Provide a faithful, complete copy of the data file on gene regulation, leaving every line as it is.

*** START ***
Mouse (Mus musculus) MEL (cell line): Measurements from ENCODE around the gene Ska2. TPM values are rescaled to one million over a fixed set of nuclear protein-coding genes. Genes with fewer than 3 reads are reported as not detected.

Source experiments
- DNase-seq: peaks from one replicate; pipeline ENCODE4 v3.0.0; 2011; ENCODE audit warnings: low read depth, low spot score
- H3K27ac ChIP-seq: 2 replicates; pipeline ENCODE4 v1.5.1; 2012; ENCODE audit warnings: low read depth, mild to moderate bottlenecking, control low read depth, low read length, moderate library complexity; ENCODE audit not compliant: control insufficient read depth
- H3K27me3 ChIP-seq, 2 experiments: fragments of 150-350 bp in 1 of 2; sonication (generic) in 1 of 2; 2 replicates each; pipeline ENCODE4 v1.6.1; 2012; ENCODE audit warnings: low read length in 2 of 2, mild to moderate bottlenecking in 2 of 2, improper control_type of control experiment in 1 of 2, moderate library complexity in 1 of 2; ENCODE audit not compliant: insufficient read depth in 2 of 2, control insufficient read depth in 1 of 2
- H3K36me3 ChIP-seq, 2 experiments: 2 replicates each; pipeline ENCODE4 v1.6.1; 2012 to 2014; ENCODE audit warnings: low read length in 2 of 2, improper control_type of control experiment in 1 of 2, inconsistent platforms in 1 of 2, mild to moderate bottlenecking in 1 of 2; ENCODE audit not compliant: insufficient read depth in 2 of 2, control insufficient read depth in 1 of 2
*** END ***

Mouse (Mus musculus) MEL (cell line): Measurements from ENCODE around the gene Ska2. TPM values are rescaled to one million over a fixed set of nuclear protein-coding genes. Genes with fewer than 3 reads are reported as not detected.

Source experiments
- DNase-seq: peaks from one replicate; pipeline ENCODE4 v3.0.0; 2011; ENCODE audit warnings: low read depth, low spot score
- H3K27ac ChIP-seq: 2 replicates; pipeline ENCODE4 v1.5.1; 2012; ENCODE audit warnings: low read depth, mild to moderate bottlenecking, control low read depth, low read length, moderate library complexity; ENCODE audit not compliant: control insufficient read depth
- H3K27me3 ChIP-seq, 2 experiments: fragments of 150-350 bp in 1 of 2; sonication (generic) in 1 of 2; 2 replicates each; pipeline ENCODE4 v1.6.1; 2012; ENCODE audit warnings: low read length in 2 of 2, mild to moderate bottlenecking in 2 of 2, improper control_type of control experiment in 1 of 2, moderate library complexity in 1 of 2; ENCODE audit not compliant: insufficient read depth in 2 of 2, control insufficient read depth in 1 of 2
- H3K36me3 ChIP-seq, 2 experiments: 2 replicates each; pipeline ENCODE4 v1.6.1; 2012 to 2014; ENCODE audit warnings: low read length in 2 of 2, improper control_type of control experiment in 1 of 2, inconsistent platforms in 1 of 2, mild to moderate bottlenecking in 1 of 2; ENCODE audit not compliant: insufficient read depth in 2 of 2, control insufficient read depth in 1 of 2